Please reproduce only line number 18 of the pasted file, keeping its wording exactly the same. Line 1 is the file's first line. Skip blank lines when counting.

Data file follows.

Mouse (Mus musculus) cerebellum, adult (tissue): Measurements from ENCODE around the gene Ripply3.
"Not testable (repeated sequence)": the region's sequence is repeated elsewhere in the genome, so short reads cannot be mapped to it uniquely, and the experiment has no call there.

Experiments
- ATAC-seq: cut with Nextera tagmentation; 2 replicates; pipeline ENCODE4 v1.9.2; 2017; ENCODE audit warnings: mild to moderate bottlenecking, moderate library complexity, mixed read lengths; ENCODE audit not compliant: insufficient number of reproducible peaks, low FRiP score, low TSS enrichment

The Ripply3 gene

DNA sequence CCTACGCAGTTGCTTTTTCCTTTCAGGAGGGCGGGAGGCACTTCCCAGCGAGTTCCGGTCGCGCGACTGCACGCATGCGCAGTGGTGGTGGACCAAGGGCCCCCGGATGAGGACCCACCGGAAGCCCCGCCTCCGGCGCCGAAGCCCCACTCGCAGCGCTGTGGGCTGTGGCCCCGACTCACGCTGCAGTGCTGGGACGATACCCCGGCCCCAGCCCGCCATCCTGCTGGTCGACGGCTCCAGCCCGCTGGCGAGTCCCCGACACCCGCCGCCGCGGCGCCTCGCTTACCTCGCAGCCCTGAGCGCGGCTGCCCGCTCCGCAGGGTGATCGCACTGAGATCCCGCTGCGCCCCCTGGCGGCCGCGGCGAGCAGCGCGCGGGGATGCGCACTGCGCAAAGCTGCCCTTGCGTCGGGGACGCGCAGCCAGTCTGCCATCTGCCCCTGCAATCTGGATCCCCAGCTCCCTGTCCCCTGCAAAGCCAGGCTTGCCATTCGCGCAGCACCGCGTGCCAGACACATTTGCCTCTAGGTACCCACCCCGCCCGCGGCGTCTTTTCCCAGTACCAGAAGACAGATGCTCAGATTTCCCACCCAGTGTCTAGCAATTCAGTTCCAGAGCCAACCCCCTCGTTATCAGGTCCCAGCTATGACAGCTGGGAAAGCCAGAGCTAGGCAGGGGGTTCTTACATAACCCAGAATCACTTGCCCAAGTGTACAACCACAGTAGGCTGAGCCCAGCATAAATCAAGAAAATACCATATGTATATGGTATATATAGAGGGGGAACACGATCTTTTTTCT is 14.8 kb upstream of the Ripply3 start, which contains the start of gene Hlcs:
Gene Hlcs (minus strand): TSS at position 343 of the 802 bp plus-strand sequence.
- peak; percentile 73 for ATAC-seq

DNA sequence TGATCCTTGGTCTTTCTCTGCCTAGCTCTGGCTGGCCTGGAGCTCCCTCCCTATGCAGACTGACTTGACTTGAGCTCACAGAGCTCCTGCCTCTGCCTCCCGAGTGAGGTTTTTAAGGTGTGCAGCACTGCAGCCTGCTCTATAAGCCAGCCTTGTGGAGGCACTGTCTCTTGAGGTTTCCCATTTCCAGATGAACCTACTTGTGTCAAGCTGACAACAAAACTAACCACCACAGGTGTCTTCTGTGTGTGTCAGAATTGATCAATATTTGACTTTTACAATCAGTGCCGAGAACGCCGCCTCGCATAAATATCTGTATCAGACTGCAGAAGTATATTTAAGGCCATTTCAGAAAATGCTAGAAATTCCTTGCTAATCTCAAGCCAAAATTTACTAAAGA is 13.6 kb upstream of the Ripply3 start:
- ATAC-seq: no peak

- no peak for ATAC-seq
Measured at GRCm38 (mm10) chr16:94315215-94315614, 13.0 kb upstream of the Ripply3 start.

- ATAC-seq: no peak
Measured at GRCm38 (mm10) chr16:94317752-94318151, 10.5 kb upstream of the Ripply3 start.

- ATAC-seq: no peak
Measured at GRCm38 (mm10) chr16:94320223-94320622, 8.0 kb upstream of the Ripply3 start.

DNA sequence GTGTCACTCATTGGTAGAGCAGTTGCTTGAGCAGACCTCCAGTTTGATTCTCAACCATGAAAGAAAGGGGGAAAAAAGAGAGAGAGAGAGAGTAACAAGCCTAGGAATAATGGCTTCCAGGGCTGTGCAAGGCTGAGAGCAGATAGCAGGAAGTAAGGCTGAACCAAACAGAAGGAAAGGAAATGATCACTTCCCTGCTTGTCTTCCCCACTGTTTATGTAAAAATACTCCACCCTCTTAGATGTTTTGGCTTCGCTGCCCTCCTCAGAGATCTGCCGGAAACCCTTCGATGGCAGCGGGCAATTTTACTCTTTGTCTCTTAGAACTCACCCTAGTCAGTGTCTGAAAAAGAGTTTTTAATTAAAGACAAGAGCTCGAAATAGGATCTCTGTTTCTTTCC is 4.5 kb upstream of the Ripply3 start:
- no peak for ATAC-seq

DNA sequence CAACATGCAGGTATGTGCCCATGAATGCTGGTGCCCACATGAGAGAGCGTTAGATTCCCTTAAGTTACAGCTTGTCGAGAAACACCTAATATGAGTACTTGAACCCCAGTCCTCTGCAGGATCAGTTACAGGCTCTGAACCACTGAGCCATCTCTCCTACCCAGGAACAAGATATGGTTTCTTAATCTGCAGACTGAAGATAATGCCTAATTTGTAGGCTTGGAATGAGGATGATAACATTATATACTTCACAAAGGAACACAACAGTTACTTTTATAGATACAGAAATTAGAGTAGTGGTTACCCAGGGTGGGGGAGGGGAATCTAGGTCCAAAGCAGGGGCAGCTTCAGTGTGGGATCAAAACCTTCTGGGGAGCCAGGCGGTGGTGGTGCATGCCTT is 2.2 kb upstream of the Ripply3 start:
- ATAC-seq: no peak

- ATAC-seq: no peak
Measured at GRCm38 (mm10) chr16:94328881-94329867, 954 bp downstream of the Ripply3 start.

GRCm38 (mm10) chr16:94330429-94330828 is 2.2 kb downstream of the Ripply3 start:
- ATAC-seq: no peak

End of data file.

- no peak for ATAC-seq